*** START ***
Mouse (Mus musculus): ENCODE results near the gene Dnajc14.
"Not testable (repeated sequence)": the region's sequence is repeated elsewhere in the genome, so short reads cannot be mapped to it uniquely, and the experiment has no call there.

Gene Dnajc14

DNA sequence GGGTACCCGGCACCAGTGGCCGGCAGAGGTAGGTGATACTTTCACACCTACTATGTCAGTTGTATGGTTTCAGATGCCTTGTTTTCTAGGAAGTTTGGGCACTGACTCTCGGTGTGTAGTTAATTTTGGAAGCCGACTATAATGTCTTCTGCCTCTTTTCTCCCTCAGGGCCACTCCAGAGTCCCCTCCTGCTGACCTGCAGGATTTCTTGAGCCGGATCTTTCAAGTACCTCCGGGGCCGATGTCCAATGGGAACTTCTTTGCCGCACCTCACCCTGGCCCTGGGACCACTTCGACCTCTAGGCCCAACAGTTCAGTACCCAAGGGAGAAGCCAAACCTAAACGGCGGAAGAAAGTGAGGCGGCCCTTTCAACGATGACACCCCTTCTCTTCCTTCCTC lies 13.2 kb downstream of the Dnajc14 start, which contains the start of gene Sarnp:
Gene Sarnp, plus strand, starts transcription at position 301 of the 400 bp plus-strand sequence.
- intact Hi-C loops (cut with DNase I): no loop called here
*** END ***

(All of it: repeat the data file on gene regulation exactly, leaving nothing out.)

Mouse (Mus musculus): ENCODE results near the gene Dnajc14.
"Not testable (repeated sequence)": the region's sequence is repeated elsewhere in the genome, so short reads cannot be mapped to it uniquely, and the experiment has no call there.

Gene Dnajc14

DNA sequence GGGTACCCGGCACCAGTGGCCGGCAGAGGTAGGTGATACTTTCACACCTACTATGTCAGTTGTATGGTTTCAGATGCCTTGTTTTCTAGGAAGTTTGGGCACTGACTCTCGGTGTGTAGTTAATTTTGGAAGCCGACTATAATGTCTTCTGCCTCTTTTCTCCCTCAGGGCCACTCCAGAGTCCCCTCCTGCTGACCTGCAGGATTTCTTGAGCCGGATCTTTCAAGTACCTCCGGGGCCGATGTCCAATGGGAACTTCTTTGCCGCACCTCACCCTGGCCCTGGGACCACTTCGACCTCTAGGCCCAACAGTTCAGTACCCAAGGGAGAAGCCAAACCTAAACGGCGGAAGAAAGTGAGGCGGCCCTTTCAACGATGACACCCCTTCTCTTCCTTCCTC lies 13.2 kb downstream of the Dnajc14 start, which contains the start of gene Sarnp:
Gene Sarnp, plus strand, starts transcription at position 301 of the 400 bp plus-strand sequence.
- intact Hi-C loops (cut with DNase I): no loop called here